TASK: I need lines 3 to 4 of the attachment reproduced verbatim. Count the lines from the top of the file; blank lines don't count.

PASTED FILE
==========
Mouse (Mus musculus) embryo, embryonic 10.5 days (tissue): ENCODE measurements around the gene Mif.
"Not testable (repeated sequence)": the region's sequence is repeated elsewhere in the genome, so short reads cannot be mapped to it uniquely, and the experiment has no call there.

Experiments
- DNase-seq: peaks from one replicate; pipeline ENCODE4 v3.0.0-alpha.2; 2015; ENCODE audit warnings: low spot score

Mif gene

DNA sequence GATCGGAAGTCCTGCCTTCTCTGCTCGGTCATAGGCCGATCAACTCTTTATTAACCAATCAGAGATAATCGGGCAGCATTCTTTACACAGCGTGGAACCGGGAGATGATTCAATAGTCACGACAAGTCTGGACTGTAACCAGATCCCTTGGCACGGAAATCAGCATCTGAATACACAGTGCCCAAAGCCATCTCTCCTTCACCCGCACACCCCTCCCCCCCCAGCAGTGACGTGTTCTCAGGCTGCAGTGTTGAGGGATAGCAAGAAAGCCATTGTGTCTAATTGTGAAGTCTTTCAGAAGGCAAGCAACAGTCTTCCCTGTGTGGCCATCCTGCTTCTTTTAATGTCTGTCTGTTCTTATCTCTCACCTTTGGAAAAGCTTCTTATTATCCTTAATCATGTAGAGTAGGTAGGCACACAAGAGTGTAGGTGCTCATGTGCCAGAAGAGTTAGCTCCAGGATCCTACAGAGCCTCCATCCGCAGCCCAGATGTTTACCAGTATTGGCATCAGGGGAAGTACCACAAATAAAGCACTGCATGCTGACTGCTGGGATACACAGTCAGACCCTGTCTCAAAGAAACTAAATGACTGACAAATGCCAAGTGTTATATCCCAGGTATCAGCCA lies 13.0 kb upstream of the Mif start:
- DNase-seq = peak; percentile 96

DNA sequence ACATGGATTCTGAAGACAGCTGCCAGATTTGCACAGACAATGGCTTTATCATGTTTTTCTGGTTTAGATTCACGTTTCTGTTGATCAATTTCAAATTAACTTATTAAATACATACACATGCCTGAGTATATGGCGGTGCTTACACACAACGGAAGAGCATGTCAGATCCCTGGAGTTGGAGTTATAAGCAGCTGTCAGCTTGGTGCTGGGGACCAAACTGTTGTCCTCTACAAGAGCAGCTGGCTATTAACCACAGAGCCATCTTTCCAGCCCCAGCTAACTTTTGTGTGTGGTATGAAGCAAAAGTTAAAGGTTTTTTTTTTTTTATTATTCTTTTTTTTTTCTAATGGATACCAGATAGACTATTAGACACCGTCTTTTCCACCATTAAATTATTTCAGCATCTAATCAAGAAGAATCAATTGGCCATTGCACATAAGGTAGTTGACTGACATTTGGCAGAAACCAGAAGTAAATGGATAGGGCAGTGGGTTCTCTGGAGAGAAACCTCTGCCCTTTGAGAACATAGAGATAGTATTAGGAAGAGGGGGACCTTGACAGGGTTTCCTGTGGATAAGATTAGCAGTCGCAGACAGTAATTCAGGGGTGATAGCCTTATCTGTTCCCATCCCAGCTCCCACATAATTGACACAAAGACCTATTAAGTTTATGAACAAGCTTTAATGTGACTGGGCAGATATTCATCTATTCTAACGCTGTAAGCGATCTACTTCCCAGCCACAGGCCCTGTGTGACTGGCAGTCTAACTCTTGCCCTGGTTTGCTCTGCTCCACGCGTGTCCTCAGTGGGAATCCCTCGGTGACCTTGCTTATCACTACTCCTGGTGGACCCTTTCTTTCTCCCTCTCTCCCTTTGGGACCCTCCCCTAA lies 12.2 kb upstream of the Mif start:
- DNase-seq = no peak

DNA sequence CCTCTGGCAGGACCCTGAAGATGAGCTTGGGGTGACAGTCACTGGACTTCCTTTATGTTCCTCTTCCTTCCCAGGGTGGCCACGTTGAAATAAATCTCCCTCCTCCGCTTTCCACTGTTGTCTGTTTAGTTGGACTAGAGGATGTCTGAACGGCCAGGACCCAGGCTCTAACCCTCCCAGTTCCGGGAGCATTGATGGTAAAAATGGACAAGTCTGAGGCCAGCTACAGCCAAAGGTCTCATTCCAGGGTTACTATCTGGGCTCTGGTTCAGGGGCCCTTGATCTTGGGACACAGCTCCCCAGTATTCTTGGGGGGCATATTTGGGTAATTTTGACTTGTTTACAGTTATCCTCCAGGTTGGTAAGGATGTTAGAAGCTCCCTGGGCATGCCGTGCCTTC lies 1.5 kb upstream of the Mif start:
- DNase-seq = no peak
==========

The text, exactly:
Experiments
- DNase-seq: peaks from one replicate; pipeline ENCODE4 v3.0.0-alpha.2; 2015; ENCODE audit warnings: low spot score